Image
Ferdinand VII
  • the Desired, later El Rey Felón (The Felon King)
  • Spanish: Fernando VII
(1784-10-14)14 October 1784 – 29 September 1833(1833-09-29) (aged 48) 11 December 1813 29 September 1833 Son of Charles IV Bourbon Fernando VII of Spain
Isabella II
  • the One with the Sad Destinies
  • Spanish: Isabel II
(1830-10-10)10 October 1830 – 10 April 1904(1904-04-10) (aged 73) 29 September 1833 30 September 1868
(deposed)
Daughter of Ferdinand VII Bourbon Isabel II of Spain

House of Savoy (1870–1873)[edit]

After the Spanish Revolution of 1868 deposed Isabella II, there was established a provisional government and a regency headed by Francisco Serrano y Domínguez from October 8, 1868 until January 2, 1871, while a new monarch was sought. Amadeo was elected as king and the new title used was King of Spain, by the Grace of God and will of the nation.

Name
Lifespan
Reign start
Reign end
Notes
Family
Image
Amadeo I
  • the Gentleman King
(1845-05-30)30 May 1845 – 18 January 1890(1890-01-18) (aged 44) 16 November 1870 11 February 1873
(abdicated)
Elected by Cortes Generales Savoy Amadeo I of Spain

Spanish Republic (1873–1874)[edit]

Kingdom of Spain (1874–1931)[edit]

House of Bourbon (1874–1931)[edit]

Isabella II's eldest son was restored to the throne as she had abdicated in his favour in 1870. Constitutional King of Spain.

Name
Lifespan
Reign start
Reign end
Notes
Family
Image
Alfonso XII
  • the Peacemaker
(1857-11-28)28 November 1857 – 25 November 1885(1885-11-25) (aged 27) 29 December 1874 25 November 1885 Son of Isabella II Bourbon Alfonso XII of Spain
Alfonso XIII
  • the African
(1886-05-17)17 May 1886 – 28 February 1941(1941-02-28) (aged 54) 17 May 1886 14 April 1931
(abdicated)
Son of Alfonso XII Bourbon Alfonso XIII of Spain

Spanish Republic (1931–1939)[edit]

Spanish State (1936–1975)[edit]

On 1 October 1936 General Francisco Franco was proclaimed Leader of Spain (Spanish: Caudillo de España) in the parts of Spain controlled by the Nationalists (nacionales) after the Spanish Civil War broke out. At the end of the war on 1 April 1939 General Franco took control of the whole of Spain. In 1947, Franco proclaimed the restoration of the monarchy but did not allow the pretender, Juan, Count of Barcelona, to take the throne. In 1969, Franco declared that Juan Carlos, Prince of Spain, the Count of Barcelona's son, would be his successor. After Franco's death in 1975, Juan Carlos succeeded him as the King of Spain.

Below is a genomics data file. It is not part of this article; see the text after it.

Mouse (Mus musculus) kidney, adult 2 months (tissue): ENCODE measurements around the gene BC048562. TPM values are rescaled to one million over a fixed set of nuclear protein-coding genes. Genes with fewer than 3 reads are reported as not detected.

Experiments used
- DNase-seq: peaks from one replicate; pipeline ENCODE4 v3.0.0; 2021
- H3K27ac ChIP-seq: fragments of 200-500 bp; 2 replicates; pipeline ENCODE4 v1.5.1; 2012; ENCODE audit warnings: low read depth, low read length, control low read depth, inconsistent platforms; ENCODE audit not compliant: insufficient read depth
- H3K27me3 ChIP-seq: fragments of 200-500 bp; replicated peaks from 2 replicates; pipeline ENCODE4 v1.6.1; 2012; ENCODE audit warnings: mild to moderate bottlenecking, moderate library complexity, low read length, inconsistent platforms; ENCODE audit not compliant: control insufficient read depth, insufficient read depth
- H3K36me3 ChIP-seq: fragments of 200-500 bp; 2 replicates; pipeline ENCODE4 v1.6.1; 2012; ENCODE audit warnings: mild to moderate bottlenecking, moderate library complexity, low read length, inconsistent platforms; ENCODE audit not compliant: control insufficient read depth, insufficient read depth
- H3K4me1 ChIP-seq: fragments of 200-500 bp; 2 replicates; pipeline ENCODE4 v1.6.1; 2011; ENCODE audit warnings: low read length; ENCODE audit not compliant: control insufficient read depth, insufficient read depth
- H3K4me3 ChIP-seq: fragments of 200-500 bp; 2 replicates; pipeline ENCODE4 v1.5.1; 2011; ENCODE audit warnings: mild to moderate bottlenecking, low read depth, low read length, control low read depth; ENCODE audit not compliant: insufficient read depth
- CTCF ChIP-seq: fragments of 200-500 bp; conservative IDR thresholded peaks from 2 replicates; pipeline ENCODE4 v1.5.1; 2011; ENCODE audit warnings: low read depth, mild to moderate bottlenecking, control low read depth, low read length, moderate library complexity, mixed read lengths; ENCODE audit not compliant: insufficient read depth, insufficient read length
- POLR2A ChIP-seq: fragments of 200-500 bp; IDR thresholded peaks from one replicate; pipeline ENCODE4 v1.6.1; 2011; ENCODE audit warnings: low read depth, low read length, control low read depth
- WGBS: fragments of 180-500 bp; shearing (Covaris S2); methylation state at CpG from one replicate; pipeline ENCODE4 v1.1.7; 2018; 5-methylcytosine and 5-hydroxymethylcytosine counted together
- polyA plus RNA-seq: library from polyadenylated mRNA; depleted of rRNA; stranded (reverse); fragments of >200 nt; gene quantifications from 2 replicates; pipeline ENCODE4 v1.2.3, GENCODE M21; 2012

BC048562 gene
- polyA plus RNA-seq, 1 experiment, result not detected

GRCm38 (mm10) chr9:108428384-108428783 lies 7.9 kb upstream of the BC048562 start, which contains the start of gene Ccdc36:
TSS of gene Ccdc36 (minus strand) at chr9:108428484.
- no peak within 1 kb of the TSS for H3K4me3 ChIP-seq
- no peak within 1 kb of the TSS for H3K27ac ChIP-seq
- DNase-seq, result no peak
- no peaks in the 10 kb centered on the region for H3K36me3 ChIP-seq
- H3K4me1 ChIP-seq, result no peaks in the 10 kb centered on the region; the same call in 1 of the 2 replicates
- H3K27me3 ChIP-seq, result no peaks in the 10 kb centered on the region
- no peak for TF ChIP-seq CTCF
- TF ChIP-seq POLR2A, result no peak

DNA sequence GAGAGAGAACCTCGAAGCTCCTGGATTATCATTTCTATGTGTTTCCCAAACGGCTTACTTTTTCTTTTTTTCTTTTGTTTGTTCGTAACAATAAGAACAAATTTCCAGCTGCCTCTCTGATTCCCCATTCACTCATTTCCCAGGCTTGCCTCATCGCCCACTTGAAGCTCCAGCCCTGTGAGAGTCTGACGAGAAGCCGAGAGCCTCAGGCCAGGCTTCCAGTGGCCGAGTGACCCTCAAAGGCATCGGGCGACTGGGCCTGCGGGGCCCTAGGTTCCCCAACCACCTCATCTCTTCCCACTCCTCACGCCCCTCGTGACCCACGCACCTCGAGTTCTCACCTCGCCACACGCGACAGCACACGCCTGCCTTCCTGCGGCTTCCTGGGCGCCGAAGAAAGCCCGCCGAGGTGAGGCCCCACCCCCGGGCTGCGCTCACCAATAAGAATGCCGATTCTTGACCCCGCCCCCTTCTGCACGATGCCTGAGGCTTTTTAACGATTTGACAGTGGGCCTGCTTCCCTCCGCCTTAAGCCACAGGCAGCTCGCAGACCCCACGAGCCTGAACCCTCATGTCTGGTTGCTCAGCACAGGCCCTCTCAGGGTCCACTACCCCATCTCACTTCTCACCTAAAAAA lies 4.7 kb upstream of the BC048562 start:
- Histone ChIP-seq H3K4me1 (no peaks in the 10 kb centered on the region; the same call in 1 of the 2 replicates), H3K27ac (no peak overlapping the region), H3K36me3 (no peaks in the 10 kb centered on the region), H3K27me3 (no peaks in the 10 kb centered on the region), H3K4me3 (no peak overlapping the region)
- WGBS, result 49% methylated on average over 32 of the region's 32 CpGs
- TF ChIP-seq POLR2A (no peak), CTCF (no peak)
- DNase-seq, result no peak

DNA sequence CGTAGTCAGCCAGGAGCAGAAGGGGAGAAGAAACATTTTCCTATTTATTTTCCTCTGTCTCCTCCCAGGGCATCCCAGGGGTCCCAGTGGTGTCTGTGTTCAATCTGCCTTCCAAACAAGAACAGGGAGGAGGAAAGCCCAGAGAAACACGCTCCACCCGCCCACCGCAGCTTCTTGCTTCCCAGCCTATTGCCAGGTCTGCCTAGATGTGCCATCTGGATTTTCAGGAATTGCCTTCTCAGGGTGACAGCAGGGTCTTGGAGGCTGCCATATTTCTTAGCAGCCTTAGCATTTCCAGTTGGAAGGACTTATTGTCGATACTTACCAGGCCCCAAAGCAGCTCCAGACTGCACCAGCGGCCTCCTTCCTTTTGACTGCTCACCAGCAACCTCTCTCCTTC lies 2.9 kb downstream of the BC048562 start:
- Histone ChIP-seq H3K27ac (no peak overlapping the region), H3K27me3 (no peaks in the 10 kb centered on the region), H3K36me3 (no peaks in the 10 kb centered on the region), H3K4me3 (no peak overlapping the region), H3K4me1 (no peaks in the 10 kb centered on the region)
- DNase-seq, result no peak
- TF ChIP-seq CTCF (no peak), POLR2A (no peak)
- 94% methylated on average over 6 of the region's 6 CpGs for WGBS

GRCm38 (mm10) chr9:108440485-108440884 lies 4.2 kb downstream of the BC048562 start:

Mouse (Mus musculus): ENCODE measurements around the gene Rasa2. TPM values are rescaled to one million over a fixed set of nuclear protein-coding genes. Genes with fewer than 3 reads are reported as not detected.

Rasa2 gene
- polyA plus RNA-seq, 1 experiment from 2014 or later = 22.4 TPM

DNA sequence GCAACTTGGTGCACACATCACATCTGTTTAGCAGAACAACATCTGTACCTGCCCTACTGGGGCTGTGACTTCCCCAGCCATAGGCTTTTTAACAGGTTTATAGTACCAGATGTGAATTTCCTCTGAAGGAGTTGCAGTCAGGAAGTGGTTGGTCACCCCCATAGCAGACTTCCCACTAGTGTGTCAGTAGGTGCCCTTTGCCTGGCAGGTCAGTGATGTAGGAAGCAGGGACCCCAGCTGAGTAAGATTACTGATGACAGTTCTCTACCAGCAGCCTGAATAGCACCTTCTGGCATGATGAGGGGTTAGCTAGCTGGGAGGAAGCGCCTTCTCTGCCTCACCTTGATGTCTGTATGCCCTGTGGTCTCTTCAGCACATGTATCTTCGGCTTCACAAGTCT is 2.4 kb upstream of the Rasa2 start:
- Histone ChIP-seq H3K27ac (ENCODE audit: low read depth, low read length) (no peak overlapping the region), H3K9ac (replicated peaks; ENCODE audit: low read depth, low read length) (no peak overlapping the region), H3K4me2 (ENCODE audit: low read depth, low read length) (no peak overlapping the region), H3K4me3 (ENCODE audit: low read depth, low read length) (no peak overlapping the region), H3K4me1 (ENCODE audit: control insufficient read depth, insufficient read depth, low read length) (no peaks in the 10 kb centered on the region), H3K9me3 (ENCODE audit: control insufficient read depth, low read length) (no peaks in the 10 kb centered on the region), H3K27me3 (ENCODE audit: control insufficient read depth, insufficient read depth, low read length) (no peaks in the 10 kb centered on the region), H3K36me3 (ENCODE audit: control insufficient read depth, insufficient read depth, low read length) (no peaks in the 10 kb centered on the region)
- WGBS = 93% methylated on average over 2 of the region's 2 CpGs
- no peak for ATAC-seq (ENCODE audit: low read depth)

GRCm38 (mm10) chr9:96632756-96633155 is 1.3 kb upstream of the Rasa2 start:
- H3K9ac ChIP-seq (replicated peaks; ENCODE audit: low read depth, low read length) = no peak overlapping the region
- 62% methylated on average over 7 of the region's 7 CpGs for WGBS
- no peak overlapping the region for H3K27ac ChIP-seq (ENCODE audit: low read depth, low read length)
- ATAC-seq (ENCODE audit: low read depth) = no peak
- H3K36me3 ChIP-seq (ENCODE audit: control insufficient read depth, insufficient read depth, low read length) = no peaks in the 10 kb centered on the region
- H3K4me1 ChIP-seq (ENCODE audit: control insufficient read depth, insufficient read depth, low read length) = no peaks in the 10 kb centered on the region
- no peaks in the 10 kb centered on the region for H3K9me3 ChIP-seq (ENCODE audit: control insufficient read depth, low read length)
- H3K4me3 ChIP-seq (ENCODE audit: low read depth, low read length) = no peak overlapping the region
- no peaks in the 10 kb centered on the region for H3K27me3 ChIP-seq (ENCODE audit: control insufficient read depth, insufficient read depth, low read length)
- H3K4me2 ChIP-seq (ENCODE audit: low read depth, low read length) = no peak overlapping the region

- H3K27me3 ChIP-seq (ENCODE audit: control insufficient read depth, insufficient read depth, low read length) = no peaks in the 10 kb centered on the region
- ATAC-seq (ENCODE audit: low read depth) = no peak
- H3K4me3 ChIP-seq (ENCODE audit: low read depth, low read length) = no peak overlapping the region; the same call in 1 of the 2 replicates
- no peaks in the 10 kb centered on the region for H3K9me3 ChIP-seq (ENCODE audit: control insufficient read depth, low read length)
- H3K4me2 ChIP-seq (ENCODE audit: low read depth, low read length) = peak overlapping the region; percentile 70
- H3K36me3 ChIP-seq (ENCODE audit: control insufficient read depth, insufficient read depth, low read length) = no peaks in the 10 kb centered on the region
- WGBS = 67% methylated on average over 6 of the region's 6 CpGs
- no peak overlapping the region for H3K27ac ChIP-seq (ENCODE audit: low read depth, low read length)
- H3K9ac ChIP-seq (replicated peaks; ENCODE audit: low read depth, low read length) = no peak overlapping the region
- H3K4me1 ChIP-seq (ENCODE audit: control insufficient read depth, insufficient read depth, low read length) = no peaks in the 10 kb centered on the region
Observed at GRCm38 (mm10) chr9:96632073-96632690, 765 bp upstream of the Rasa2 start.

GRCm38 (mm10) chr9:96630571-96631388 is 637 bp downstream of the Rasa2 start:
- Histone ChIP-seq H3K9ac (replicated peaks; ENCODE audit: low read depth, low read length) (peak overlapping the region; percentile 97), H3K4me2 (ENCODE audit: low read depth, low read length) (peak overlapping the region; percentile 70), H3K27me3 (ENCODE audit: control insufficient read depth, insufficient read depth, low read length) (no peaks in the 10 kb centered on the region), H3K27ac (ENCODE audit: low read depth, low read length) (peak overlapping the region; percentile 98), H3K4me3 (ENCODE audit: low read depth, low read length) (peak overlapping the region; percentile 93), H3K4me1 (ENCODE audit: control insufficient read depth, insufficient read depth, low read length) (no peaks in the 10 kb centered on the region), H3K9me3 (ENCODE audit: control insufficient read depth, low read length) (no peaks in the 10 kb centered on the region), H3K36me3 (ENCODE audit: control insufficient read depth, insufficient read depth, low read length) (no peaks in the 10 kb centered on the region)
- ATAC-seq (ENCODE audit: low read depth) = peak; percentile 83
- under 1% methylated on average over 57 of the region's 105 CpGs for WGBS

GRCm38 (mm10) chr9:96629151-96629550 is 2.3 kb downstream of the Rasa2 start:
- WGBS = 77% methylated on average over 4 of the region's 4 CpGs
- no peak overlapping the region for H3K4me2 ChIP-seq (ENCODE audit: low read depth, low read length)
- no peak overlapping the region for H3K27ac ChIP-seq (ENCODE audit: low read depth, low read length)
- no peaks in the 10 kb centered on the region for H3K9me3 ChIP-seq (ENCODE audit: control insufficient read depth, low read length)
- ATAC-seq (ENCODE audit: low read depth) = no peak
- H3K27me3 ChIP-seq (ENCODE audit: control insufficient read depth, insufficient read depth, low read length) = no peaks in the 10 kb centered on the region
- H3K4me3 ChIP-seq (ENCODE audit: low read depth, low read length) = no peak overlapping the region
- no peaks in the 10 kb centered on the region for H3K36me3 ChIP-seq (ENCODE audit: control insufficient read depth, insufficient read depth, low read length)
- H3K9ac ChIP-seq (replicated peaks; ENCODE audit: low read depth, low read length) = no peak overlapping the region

Kingdom of Spain (1975–present)[edit]

House of Bourbon (1975–present)[edit]

Alfonso XIII's claim descended (due to his two eldest sons' renunciations) to his third son, Juan of Bourbon, Count of Barcelona, who was passed over in favour of his eldest son, whose title is King of Spain. The Count of Barcelona renounced his claims in favour of his son in 1977, two years after Franco's death and Juan Carlos's accession.

Juan Carlos abdicated in favor of his son Felipe VI, who became King on 19 June 2014, with Felipe's older daughter Infanta Leonor next in succession. [5]

Name
Lifespan
Reign start
Reign end
Notes
Family
Image
Juan Carlos I
(1938-01-05) 5 January 1938 (age 76) 22 November 1975 19 June 2014
(abdicated)
Grandson of Alfonso XIII Bourbon Juan Carlos I of Spain
Felipe VI
(1968-01-30) 30 January 1968 (age 46) 19 June 2014 Incumbent Son of Juan Carlos I Bourbon Felipe VI of Spain

See also[edit]

References[edit]

  1. ^ Kamen, Henry. "Philip V of Spain: The King who Reigned Twice". Yale University Press, 2001. ISBN 0-300-08718-7 P6
  2. ^ Durant, Will. "The Age of Louis XIV". Simon and Schuster, New York 1963 P699
  3. ^ Kamen, Henry. "Philip V of Spain:: The King who Reigned Twice" Yale University Press, 2001. ISBN 0-300-08718-7 P158
  4. ^ http://www.1911encyclopedia.org/Charles_VI_of_the_Holy_Roman_Empire LoveToKnow Free Online Encyclopedia
  5. ^ "Leonor becomes a crown princess". El Pais. 

External links[edit]